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View from around the state: Address issues to protect our water

The state Department of Natural Resources’ enforcement of its water pollution laws has faced renewed scrutiny since an audit was released in early June.

The Legislative Audit Bureau examined the agency’s wastewater permitting and enforcement practices and found issues with staffing, procedures and backlogs.

The audit found the DNR didn’t follow its own policies when it came to overseeing about 1,250 municipal and industrial wastewater facilities and large livestock operations, also known as concentrated animal feeding operations.

Among the findings:

— From 2005-2015, the DNR met its permit backlog goal four of the 11 years for municipal permits and nine of the 11 years for CAFOs. However, in that time, it never met the goal for industrial permits.

— Turnover, especially among those responsible for CAFO permitting and oversight, has increased from 6 percent in 2005 to 20 percent in 2014. This not only affects the number of people available to monitor compliance, but it requires additional training of new hires.

— Of about 1,900 reports required from CAFOs, 36 had been electronically recorded as received. This might not seem like a big deal, but as the audit points out, “without this information, program managers have no way to reliably assess the extent to which timely submission of required annual reports is a concern.”

— Of 260 CAFO permits that expired and were reissued from 2006-14, the DNR inspected only 17 to determine that they were in “substantial compliance” before reissuing a permit.

— The DNR issued municipal and industrial permit holders a notice of violation for only 33 of 558 instance for which a notice should have been issued. Of those 33, 17 didn’t address all of the violations.

The findings surprised the Natural Resources Board, according to state Sen. Rob Cowles, R-Allouez, who is co-chairman of the Joint Legislative Audit Committee, which requested the audit.

The topic was brought up at the June meeting of the Natural Resources Board, where much of the discussion focused on staffing. In the 2010-11 fiscal year, 15 of the 70 staff members overseeing municipal and industrial permits left their positions, according to the audit, and four of the 16 staff members overseeing CAFO permits.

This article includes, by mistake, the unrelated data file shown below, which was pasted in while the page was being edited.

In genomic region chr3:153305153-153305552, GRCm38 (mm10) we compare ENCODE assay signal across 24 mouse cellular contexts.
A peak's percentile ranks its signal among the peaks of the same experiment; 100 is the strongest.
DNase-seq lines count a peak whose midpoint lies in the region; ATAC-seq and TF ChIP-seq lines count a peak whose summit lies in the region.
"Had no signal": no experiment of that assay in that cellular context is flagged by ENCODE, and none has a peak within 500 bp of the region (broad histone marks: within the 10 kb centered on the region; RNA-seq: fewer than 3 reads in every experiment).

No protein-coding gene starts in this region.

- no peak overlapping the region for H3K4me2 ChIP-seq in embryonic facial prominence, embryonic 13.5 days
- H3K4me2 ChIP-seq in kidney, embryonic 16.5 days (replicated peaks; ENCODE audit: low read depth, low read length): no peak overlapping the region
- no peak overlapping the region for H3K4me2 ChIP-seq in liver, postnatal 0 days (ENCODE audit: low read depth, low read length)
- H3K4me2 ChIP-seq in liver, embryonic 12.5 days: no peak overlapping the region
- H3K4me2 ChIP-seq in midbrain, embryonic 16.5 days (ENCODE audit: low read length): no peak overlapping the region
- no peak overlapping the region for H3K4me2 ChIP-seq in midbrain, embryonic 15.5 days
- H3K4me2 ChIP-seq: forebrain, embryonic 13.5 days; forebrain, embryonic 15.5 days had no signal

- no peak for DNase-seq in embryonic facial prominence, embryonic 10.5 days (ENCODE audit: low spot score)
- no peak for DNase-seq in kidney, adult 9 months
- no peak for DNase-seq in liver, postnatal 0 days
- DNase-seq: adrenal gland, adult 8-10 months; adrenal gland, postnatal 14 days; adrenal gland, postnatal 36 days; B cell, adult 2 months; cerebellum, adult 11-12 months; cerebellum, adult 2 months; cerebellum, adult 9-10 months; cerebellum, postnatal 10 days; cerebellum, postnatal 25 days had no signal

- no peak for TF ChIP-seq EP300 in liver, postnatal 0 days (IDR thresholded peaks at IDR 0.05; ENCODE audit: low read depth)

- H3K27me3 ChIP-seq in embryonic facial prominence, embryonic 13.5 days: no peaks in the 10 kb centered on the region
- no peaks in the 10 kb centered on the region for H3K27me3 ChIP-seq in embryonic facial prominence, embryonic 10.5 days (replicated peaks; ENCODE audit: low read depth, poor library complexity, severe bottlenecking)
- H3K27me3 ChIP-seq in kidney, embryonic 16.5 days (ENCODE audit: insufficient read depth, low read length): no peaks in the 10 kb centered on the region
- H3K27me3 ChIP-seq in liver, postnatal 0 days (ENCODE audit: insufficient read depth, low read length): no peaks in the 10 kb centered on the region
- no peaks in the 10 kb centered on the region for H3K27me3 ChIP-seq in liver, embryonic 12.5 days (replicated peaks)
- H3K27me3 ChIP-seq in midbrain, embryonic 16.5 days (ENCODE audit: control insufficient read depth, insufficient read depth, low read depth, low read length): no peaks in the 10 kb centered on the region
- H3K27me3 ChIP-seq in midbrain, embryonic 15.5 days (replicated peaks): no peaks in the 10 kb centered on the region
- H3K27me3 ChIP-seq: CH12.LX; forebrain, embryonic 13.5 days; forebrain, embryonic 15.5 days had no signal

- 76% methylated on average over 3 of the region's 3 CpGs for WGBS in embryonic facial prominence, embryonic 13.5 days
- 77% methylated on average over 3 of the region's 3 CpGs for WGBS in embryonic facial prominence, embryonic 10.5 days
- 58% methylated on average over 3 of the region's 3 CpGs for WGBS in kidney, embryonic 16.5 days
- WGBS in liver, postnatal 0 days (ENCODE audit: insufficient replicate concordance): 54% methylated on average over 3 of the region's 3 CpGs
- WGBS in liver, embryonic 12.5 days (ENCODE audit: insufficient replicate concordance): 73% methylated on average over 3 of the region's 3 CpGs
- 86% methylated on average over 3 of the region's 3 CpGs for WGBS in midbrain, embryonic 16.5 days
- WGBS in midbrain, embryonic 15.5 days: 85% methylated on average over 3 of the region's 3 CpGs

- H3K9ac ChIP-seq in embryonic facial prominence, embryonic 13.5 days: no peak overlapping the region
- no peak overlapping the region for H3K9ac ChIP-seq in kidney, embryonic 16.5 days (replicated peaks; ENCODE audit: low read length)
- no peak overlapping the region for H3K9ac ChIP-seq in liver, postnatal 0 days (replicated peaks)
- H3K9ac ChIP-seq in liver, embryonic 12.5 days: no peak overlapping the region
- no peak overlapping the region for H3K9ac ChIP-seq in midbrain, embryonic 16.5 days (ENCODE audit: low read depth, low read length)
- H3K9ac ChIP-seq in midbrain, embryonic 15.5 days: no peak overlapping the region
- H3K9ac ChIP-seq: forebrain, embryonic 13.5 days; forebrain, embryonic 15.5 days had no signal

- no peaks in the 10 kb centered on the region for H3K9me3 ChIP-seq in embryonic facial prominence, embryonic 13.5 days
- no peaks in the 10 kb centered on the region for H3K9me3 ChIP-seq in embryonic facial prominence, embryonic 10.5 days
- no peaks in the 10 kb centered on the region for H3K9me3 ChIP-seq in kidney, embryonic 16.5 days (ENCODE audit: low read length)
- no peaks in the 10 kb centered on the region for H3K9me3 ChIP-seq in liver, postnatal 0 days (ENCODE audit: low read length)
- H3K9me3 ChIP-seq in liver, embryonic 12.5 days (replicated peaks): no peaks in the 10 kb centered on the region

DNR staffing overall has been declining since the 1990s. It’s a bipartisan issue as cuts have happened under both Democratic and Republican governors.

The audit also comes at a time when environmentalists and critics of Gov. Scott Walker say enforcement efforts have declined since 2011.

Cowles has a suggestion that we believe the Legislature should act on: Allow the DNR to keep more of the fees it collects from CAFOs, municipal wastewater and industrial operations. The Wisconsin State Journal reported that the agency keeps less than $90,000 of the $5 million to $7 million it collects each year from these operations. The rest goes to the general fund.

That’s a start. But the next Legislature needs to seriously look at adequately funding the DNR so it can hire staff to enforce its water pollution laws.

On Nov. 1, the DNR reports back to the Joint Legislative Audit Committee about what’s being done to address the issues.

Meanwhile, DNR funding likely won’t be dealt with until the next budget next year.

That means the legislators we elect in November will have a say in this matter. Talk to the candidates. Ask them how they plan on protecting our precious water resource. We need to protect our surface and ground water for us and for future generations.

— From the Green Bay Press-Gazette

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